The Need for Night Vision
One thing is clear, as the Biden memo states: “We cannot address threats we cannot see; therefore, deploying systems and technologies that can monitor control systems to detect malicious activity and facilitate response actions to cyber threats is central to ensuring the safe operations of these critical systems.”
Most critical infrastructure companies operating with legacy security measures are in the “blind” position. They cannot defend against threats they cannot see and only know if they have been attacked after the damage is done. This could be weeks, months or even years after suffering an initial intrusion.
Of significant concern is the sharp rise of ransomware attacks targeting the critical infrastructure space. According to a report from The Institute for Critical Infrastructure Technology (ICIT), “if a SCADA or ICS system in an energy, utilities or manufacturing organization becomes infected with ransomware, then lives could be jeopardized in the time it takes to investigate the incident and return the systems to operation.”
A Zero Trust Playbook for Ransomware Protection
This May, CISA and the FBI issued guidance on protecting critical infrastructure from ransomware. Here is a look at three of their key recommendations for defense-in-depth ransomware protection:
- Attacks on powerful ICS systems often begin with identity compromise at the endpoint and subsequent abuse of privileged credentials. The CISA and FBI provide the following guidance: “Ensure user and process accounts are limited through account use policies, user account control and privileged account management. Organize access rights based on the principles of least privilege and separation of duties.”
- Securing and monitoring remote access to OT and IT networks is also critically important, since both internal and external users require access to ICS networks. This access increasingly involves remote connectivity sessions that can sometimes go unsecured and unmonitored for days or weeks. CISA and FBI authors recommend “limiting access to resources over networks, especially by restricting RDP. After assessing risks, if RDP is deemed operationally necessary, restrict the originating sources and require multi-factor authentication.”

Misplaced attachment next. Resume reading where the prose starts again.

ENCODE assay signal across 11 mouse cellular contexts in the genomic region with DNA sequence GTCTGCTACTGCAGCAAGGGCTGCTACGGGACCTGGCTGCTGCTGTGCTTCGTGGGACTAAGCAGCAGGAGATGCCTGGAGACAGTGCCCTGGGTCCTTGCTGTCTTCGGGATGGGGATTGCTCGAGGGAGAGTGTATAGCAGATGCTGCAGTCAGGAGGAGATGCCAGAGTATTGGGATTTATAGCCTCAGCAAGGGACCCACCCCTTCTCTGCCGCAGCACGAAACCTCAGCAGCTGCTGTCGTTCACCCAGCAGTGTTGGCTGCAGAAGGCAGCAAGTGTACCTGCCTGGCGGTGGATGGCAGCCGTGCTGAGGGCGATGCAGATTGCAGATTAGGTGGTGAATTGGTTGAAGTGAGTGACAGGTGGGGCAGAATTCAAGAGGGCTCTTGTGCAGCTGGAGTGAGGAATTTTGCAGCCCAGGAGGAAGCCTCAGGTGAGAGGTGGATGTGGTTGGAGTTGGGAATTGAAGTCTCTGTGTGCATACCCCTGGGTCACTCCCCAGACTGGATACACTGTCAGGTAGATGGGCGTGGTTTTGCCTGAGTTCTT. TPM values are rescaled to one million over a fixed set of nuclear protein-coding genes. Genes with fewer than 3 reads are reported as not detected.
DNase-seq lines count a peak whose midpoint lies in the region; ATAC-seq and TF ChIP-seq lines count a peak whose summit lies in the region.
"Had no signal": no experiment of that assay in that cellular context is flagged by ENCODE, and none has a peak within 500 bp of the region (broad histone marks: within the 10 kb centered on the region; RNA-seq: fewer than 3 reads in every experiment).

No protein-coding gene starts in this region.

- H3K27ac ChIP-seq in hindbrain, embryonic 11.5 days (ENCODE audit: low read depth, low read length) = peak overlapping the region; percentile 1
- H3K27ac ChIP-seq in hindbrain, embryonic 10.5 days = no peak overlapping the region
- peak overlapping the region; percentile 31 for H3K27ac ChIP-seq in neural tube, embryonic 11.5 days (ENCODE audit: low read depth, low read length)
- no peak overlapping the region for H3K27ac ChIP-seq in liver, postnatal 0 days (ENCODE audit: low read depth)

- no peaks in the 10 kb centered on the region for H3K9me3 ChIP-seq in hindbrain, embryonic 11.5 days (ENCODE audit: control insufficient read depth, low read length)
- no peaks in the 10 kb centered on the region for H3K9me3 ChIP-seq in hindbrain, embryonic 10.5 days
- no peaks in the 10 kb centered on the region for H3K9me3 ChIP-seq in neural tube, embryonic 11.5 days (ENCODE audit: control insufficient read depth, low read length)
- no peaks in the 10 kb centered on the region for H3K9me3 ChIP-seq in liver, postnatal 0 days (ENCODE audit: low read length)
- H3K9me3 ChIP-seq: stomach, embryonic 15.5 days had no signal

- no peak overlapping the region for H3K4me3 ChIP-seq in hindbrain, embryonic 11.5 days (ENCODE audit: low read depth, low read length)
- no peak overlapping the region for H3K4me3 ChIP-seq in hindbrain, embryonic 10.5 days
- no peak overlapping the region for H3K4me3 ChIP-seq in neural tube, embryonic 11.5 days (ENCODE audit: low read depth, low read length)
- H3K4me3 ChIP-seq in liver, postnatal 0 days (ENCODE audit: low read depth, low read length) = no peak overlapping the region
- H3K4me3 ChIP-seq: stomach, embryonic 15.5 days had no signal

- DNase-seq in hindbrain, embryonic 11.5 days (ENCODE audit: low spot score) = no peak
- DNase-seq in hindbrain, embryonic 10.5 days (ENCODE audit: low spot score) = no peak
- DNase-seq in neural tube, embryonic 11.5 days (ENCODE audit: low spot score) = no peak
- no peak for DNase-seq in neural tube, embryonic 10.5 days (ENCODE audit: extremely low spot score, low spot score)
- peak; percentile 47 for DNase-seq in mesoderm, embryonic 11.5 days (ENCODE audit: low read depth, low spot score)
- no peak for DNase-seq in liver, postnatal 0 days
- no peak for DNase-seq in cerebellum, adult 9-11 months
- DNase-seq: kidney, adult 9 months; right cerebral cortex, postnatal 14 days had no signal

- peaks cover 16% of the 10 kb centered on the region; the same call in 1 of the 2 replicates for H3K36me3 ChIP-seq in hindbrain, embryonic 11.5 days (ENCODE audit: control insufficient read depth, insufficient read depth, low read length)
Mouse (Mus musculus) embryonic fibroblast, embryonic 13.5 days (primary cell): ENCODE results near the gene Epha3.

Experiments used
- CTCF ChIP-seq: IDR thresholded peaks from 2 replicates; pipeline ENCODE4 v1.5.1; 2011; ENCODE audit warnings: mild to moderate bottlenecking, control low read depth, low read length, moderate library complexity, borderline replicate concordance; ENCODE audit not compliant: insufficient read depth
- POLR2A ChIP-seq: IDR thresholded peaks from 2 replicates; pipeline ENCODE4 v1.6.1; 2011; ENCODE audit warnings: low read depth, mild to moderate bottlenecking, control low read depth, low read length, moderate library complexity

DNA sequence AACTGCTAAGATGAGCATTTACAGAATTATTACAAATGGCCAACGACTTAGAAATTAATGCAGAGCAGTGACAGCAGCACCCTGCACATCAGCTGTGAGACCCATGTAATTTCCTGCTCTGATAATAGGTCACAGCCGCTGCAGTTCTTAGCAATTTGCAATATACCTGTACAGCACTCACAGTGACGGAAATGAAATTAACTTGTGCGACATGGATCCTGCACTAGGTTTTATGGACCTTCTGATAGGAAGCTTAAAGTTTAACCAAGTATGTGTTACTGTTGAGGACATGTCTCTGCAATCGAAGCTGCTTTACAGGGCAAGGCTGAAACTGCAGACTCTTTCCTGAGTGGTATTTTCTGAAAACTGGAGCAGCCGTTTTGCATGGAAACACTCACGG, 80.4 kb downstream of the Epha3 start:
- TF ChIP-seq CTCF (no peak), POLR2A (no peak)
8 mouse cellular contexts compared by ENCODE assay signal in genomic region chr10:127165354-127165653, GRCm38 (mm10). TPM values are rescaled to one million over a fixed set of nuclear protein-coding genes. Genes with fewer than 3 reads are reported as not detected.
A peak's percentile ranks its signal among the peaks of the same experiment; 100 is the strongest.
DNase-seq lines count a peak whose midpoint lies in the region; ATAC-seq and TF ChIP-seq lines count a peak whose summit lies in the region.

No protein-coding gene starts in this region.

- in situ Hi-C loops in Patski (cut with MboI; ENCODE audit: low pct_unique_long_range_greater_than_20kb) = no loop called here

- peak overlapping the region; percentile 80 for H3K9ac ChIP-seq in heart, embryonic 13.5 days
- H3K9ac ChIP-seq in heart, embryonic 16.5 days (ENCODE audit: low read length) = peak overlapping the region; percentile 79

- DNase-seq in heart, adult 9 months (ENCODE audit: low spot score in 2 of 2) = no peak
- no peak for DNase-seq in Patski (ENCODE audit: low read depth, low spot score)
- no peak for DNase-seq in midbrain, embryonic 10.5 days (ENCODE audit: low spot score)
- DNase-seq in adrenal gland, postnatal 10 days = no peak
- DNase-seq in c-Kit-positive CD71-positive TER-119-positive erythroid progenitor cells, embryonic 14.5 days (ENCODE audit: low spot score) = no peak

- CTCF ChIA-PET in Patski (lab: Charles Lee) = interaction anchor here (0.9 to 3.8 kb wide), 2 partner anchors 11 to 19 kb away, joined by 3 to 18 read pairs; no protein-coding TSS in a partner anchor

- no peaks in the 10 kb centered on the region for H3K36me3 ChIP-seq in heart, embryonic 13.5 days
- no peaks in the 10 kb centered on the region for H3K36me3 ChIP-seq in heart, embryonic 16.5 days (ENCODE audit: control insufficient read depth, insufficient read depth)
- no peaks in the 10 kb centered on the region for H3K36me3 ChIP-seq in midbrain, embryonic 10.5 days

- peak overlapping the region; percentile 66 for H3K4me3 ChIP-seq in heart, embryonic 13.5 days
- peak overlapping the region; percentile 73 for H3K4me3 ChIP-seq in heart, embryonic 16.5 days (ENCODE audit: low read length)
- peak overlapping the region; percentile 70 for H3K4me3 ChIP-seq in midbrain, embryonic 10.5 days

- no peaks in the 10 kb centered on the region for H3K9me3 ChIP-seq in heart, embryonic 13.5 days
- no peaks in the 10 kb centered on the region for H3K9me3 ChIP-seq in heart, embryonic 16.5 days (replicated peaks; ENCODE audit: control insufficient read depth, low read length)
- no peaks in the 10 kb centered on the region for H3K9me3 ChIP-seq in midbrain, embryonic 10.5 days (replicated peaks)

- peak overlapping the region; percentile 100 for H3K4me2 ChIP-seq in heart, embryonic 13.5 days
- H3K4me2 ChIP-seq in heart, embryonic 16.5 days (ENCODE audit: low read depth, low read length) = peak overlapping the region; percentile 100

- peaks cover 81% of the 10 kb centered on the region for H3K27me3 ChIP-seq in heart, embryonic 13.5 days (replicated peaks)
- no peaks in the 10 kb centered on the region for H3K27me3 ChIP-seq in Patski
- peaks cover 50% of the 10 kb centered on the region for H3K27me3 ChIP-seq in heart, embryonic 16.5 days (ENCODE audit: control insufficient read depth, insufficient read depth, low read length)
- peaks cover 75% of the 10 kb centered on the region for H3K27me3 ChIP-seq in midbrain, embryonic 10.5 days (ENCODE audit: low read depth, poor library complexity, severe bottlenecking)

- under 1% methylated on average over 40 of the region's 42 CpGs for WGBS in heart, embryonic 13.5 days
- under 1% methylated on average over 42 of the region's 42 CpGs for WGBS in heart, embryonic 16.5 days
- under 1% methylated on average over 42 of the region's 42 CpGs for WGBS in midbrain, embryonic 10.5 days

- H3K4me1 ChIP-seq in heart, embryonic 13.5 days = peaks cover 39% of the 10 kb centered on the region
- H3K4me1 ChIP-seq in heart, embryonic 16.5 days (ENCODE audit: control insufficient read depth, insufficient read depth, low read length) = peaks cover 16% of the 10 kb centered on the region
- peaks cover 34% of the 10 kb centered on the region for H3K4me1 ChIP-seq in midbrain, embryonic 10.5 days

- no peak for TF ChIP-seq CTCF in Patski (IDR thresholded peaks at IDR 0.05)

- Implementing application whitelisting (also known as “allowlisting”) can help mitigate the risk of malware-based attacks by “only allowing systems to execute programs known and permitted by security policy.” CISA and FBI authors write, “Implement software restriction policies (SRPs) or other controls to prevent programs from executing from common ransomware locations, such as temporary folders supporting popular internet browsers or compression/ decompression programs.”
Unusual user activity or unauthorized credential use to access an ICS asset could also indicate signs of an attack. Understanding the context of a user’s actions helps add another layer of security. Users will typically interact with the company system at the usual time, accessing the usual files. Anything that breaks the pattern can be flagged, logged and blocked. It’s one thing to be logging on from California at 12 noon on your usual laptop to begin work. It’s another to be logging on at midnight from a foreign country using a desktop PC.
This guidance follows the Zero Trust cybersecurity model of “never trust, always verify” and helps organizations to secure individual identities — whether human or machine — throughout the cycle of accessing critical OT and IT assets. When identities can be authenticated accurately, authorized with the proper permissions and given access to privileged assets in a structured manner, organizations are better-equipped to find attackers as they move throughout a network — and stop them before they can disrupt critical systems, threaten uptime and jeopardize consumer safety.
No Time to Waste
The U.S. Government has defined the critical infrastructure cybersecurity problem and outlined broad solutions, and will soon deliver its recommendations. The private industry has work to do meeting those goals — and as Shackelford and Hart urged their Black Hat audience — the time to act is now. With or without federal government enforcement.